Data-informed decision-making means getting timely intelligence for the task at hand. For instance, if you’re running a business, the kind of timely intelligence you’re looking for could be:
- “Which of my prospect accounts are engaging well with my marketing campaigns and which aren't?”
- “Which of the 100 prospect accounts in my territory do I have a better chance of closing with this quarter?”
- “Should I be reaching out to Company A today or Company B?”
Today, modern marketing and sales teams approach answering those questions in a variety of ways. Unfortunately, those methods put a lot of responsibility on the person with the question to dig into the data. It can overwhelm reps, teams, and departments to include more first- and third-party data sources, implement new tools, create dedicated data-centric roles, and transform their data pipeline.
Oftentimes, these teams might be working with operations to get these answers, but with backlogs and competing requests, those teams are also overrun with work. Supporting marketing and sales teams to know what to do today might not be top priority.
Instead, teams piece together data from different sources or pouring over dashboards to create the best view they can of what's happening. Yet, anyone who’s been frustrated spending hours sifting through Netflix titles, looking for something to watch and then finally giving up without making a choice, can empathize with the information paralysis that many teams feel.
It's also important to consider how the human brain processes information to make decisions. Instead of overwhelming our brains with lots of visual stimuli, teams need to filter out extra context or unrelated data to focus on information in pieces that can be easily understood and processed with their goals in mind.
Marketing and sales reps can be better supported with meaningful and useful abstractions. In this case, metrics can summarize or aggregate raw data for a specific task. Well-designed metrics can ease the process of digesting information quickly.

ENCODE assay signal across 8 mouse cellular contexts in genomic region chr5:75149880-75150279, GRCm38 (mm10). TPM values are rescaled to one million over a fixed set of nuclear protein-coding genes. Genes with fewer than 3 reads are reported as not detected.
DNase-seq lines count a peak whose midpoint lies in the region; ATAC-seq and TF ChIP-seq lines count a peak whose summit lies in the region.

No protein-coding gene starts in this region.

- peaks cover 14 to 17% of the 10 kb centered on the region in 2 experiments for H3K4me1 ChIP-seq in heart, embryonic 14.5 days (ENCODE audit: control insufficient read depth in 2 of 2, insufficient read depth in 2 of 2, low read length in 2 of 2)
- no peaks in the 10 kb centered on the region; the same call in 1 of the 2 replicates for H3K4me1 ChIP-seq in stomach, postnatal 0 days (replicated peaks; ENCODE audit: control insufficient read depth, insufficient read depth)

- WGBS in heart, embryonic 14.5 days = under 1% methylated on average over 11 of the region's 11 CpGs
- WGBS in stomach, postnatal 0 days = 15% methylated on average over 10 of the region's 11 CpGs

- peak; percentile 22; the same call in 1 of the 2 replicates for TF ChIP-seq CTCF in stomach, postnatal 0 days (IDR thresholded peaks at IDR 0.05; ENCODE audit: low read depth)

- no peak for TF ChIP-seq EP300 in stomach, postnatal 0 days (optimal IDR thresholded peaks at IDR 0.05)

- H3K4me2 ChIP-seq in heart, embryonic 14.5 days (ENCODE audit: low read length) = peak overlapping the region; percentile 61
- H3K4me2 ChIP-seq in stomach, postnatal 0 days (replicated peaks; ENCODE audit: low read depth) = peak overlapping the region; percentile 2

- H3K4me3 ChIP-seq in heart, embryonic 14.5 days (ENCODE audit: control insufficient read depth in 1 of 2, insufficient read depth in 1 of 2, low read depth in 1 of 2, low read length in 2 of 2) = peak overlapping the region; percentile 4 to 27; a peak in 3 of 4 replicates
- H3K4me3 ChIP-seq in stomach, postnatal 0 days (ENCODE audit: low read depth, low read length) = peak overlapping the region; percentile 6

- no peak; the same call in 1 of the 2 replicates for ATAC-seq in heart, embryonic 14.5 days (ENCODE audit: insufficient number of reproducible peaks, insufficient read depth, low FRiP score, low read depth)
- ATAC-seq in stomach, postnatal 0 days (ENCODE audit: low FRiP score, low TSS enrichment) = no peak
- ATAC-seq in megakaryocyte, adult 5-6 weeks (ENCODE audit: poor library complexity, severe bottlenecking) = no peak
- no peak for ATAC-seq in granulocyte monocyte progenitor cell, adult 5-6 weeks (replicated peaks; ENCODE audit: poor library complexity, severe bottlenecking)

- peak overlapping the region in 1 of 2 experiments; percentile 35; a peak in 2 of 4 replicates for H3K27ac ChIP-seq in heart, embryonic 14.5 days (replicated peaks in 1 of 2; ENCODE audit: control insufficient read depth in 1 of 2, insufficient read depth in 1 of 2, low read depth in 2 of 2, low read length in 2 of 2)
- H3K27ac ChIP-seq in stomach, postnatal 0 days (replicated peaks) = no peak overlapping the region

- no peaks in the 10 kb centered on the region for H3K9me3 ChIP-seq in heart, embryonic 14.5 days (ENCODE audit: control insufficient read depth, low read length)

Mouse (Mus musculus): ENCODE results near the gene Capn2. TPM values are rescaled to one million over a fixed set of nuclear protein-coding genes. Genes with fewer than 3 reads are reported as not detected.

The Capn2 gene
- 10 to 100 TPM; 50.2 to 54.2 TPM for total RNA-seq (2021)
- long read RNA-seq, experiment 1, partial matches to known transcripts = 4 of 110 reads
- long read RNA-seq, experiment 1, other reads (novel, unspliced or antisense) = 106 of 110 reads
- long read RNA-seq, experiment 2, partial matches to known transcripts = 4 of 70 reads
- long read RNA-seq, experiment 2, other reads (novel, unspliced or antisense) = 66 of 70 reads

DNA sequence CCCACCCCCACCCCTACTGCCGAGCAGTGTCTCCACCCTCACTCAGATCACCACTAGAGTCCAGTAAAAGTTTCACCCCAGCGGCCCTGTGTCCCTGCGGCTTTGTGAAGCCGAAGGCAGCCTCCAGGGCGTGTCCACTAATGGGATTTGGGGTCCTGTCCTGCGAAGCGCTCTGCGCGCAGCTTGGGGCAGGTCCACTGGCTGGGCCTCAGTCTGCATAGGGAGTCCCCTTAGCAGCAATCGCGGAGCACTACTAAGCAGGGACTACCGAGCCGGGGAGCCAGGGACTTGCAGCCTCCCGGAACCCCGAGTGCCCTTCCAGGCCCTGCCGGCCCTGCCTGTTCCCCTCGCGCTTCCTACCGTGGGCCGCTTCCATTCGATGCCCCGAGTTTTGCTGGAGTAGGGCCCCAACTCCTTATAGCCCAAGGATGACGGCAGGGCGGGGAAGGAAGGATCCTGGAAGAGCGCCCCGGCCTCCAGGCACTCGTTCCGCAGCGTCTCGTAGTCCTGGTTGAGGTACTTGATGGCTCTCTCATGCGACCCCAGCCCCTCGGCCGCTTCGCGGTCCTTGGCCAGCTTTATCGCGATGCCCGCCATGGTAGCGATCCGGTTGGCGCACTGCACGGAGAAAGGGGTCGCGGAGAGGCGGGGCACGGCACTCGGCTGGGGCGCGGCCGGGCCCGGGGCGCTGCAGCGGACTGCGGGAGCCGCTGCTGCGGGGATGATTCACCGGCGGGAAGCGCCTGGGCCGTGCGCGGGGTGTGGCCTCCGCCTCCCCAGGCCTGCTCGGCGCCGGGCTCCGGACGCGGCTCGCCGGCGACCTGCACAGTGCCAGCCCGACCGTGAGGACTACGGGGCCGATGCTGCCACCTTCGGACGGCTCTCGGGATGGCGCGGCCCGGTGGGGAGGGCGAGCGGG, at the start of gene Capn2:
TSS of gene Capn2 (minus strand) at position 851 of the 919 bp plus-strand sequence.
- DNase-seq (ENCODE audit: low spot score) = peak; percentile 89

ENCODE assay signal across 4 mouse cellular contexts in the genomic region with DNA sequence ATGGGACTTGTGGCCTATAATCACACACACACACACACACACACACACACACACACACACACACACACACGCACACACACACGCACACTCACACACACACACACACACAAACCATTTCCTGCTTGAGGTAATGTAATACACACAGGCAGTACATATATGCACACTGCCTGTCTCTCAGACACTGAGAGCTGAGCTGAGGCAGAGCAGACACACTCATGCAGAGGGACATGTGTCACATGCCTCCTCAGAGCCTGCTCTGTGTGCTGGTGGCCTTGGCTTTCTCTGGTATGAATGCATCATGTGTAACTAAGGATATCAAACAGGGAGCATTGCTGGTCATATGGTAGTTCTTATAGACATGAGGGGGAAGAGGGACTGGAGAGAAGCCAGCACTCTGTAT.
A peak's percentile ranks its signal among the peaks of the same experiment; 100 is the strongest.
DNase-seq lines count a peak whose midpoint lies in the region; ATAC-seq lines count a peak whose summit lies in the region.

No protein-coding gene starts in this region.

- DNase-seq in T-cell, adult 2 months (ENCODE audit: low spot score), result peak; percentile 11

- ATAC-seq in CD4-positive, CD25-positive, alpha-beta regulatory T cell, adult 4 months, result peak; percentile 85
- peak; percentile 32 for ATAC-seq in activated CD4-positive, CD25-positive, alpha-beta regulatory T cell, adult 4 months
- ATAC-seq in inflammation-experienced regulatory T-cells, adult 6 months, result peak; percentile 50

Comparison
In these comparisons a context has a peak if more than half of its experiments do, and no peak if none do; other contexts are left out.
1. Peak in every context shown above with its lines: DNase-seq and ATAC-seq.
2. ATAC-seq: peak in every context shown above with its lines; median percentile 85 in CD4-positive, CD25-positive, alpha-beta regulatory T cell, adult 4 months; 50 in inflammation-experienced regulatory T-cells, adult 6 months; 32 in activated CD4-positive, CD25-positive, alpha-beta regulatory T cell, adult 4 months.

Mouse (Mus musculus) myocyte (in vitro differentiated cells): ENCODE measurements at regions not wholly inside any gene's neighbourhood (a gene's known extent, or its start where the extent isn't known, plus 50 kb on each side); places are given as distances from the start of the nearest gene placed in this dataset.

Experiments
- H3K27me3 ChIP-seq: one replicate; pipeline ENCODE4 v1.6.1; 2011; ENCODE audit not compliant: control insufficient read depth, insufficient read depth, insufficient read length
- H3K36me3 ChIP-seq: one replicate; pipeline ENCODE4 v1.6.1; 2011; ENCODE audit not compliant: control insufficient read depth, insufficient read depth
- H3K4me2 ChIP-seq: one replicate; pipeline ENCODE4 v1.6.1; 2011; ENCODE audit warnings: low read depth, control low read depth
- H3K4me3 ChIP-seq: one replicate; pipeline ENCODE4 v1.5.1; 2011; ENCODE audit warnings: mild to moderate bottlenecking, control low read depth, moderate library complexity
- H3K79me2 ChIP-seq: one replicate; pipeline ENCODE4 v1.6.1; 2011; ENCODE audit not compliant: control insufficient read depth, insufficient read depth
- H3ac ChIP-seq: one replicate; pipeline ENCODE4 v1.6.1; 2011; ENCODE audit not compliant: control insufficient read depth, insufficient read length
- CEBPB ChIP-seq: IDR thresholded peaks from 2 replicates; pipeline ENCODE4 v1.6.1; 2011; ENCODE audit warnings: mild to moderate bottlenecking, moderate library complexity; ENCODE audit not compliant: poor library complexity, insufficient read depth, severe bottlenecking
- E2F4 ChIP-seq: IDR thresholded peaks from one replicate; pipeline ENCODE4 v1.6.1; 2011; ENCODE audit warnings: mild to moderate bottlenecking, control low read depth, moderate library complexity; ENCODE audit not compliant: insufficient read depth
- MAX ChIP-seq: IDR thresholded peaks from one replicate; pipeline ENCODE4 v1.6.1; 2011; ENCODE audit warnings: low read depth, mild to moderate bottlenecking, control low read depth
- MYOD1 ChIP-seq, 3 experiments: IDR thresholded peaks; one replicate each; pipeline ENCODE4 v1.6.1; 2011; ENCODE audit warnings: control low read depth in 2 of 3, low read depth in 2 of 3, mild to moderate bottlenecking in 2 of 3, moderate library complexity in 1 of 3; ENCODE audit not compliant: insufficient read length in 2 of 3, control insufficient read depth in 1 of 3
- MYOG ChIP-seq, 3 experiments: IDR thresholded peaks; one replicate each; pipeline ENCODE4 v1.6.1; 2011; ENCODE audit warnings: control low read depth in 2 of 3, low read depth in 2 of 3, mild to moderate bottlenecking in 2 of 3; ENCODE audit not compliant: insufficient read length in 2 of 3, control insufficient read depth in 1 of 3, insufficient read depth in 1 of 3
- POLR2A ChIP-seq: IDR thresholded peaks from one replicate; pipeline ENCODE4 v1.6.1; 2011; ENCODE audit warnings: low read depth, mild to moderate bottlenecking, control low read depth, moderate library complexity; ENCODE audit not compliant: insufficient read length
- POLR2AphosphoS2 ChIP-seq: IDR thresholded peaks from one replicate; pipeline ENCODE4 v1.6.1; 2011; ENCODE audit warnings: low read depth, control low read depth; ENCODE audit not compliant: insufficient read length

Let’s walk through creating a few examples of metrics and examine their utility.
Creating Useful Metrics
Consider the first question from the first paragraph: “Which of my prospect accounts are engaging well with my marketing campaigns and which aren’t?”
To answer this question, let's start with a potential simple metric called campaign_responses_last_1_year. This metric could store the computed sum of the total responses for all campaigns for a year for an account. You could then sort accounts in descending order by this metric’s value. The top N accounts could then be your best performing accounts and the bottom N could be your worst accounts.
However, this simple first pass is not a very sophisticated take. A one year aggregate doesn’t tell you how accounts are currently engaging or have engaged recently. At the same time only considering the most recent data (e.g., the last 7 days) may be too susceptible to a recent spike or period of inactivity.
To balance the two considerations, metrics based on moving averages could do a better job, as they tend to smooth out spiky data. Some examples include metrics such as
- campaign_responses_rolling_14_day_average: This example encodes the moving 14-day rolling average for campaign responses.
- campaign_responses_rolling_4_week_average: This metric encodes the weekly average.
You could define daily (e.g., 14-day average), weekly (e.g., 4-week average), or weekly rolling averages to summarize recent campaign performance.
A metric with a higher degree of sophistication could consider all accounts not being created equally. For instance, some accounts might represent companies with 1000s of employees and others might have only 10 employees. Normalizing the campaign responses with the number of contact records per account might be another way to compare performance across accounts. We could call this metric campaign_responses_per_contact_rolling_average.
Once you’ve computed the above metric for all of your prospect accounts, you use it to sort your list of accounts. Top accounts are candidates for targeted engagement since the metric could likely be signaling a greater degree of interest. Accounts at the bottom might require a change in strategy. That could mean pausing campaign activity or creating new campaigns for better engagement.
With well-defined metrics, marketing and sales teams can get the information they need to get work done more effectively and efficiently.
In later posts, we will expand on designing metrics, enabling and deploying them at scale, and ways on making them actionable for organizations of all sizes.